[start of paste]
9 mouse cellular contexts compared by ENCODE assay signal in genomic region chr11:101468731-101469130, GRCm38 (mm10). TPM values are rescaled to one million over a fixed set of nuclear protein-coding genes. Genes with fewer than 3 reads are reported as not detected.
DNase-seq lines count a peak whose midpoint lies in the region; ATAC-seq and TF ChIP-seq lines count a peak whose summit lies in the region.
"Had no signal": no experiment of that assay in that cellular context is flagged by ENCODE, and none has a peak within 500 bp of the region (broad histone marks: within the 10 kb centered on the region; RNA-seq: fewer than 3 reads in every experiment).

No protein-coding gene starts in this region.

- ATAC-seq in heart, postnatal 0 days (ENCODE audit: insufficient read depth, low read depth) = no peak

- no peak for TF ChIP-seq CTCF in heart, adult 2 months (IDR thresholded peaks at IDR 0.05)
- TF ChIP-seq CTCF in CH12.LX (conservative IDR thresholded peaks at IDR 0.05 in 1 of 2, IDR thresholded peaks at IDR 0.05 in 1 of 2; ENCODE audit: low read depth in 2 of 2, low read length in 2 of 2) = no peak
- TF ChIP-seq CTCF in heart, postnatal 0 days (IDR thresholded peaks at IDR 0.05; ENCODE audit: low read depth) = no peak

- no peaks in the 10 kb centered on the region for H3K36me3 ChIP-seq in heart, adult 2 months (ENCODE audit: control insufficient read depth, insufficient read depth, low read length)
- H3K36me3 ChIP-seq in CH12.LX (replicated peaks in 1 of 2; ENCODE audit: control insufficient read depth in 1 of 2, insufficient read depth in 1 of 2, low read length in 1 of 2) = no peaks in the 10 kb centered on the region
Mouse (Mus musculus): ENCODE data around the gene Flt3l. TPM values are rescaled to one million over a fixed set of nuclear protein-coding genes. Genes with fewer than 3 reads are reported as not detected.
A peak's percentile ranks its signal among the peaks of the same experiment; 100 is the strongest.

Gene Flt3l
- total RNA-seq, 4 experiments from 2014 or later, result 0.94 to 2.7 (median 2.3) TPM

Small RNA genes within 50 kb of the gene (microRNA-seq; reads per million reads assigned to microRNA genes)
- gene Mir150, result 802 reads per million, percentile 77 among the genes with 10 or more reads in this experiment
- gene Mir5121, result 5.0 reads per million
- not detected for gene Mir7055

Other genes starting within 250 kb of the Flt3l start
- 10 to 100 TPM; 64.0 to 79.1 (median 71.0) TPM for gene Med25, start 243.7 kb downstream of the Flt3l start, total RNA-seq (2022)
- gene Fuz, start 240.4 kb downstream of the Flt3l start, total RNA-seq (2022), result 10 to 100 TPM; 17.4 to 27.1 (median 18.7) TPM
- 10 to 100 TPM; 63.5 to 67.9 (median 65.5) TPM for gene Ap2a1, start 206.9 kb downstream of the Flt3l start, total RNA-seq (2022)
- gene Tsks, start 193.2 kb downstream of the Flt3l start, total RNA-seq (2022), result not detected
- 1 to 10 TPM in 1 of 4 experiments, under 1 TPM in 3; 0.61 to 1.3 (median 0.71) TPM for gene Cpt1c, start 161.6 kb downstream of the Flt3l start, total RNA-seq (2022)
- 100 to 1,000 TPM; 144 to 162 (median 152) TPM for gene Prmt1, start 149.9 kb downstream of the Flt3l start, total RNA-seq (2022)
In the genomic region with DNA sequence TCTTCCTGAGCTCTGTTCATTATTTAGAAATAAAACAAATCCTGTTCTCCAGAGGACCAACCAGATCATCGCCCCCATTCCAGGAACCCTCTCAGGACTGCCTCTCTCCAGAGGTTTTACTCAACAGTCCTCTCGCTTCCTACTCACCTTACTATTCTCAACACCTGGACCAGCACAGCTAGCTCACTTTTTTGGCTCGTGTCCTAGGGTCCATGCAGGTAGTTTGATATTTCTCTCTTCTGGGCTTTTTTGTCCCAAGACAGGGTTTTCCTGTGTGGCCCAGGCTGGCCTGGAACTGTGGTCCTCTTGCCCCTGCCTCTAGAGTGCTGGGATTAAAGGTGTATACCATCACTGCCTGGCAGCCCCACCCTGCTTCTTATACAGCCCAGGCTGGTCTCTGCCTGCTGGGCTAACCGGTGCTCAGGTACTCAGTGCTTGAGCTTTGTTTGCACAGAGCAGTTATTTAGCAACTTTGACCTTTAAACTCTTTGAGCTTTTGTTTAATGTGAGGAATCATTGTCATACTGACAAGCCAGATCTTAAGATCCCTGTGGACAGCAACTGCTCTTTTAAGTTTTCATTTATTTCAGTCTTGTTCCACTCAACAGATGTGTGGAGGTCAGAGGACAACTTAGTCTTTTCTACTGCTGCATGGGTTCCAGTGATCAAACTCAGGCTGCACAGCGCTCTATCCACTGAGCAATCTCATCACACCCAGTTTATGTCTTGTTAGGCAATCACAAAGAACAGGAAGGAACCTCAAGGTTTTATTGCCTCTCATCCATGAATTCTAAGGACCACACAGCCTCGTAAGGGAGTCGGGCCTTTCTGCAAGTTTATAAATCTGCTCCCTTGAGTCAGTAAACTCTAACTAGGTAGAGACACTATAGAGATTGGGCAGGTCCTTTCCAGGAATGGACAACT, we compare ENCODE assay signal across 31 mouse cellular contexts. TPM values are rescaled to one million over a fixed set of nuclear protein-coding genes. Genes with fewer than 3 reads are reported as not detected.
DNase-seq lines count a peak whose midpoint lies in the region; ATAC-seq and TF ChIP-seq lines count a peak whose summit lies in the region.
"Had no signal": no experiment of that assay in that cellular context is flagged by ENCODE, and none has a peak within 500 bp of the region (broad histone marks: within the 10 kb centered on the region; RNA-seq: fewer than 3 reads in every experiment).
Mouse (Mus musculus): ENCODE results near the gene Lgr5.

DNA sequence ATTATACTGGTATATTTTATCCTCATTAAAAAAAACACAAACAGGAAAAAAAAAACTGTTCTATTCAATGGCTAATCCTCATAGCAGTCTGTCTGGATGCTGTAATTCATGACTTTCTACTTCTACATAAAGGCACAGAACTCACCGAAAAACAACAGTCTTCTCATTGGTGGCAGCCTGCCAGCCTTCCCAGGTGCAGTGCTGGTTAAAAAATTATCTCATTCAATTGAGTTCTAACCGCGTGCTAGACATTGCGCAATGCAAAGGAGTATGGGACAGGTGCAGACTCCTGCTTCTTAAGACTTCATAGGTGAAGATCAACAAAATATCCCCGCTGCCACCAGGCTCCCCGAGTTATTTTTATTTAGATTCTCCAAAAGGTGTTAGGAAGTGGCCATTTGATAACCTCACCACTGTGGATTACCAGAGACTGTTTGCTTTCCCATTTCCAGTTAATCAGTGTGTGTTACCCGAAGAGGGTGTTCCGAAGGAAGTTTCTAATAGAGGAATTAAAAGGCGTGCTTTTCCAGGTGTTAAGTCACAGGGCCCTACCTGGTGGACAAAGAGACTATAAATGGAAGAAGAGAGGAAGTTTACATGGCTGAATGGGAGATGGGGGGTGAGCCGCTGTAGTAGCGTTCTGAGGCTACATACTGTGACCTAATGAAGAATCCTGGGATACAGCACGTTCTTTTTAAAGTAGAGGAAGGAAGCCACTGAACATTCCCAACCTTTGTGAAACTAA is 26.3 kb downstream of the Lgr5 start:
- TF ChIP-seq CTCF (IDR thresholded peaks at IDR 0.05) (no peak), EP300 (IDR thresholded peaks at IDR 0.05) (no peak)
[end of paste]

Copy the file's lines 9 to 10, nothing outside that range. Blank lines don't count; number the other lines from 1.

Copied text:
- no peaks in the 10 kb centered on the region for H3K36me3 ChIP-seq in heart, adult 2 months (ENCODE audit: control insufficient read depth, insufficient read depth, low read length)
- H3K36me3 ChIP-seq in CH12.LX (replicated peaks in 1 of 2; ENCODE audit: control insufficient read depth in 1 of 2, insufficient read depth in 1 of 2, low read length in 1 of 2) = no peaks in the 10 kb centered on the region